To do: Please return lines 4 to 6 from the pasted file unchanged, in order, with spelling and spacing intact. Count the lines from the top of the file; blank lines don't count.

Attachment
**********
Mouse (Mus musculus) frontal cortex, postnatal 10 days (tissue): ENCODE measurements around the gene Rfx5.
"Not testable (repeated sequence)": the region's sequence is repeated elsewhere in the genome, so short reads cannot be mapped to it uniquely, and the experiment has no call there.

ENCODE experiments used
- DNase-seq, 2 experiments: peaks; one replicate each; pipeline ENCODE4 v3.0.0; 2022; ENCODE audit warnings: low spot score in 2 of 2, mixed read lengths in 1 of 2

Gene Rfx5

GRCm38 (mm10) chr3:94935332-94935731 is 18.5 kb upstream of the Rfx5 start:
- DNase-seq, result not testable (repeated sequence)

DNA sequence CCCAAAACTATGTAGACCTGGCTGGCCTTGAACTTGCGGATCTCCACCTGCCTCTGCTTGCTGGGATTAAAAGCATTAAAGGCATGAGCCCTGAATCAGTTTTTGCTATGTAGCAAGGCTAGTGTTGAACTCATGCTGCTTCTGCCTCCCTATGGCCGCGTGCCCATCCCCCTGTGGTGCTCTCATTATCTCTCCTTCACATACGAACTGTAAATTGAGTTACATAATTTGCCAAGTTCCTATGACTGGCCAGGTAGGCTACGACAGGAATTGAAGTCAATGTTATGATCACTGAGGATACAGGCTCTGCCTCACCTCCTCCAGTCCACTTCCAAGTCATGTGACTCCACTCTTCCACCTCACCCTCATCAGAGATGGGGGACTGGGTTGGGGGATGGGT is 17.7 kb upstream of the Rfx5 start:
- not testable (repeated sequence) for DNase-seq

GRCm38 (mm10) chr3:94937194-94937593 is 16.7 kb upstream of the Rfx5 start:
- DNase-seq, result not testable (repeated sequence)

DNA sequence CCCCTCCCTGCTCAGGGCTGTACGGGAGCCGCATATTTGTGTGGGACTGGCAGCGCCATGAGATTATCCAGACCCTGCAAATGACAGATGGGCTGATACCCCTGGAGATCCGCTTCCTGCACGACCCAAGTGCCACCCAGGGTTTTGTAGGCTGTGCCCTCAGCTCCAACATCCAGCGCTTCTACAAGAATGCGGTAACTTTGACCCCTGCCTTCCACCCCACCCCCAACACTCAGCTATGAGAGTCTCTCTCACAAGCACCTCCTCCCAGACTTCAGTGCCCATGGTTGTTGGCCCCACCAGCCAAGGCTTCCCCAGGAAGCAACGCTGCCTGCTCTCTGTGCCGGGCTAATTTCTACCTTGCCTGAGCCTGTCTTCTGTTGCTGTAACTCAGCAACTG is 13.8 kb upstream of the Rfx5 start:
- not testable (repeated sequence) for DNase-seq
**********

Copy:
- DNase-seq, 2 experiments: peaks; one replicate each; pipeline ENCODE4 v3.0.0; 2022; ENCODE audit warnings: low spot score in 2 of 2, mixed read lengths in 1 of 2

Gene Rfx5

GRCm38 (mm10) chr3:94935332-94935731 is 18.5 kb upstream of the Rfx5 start: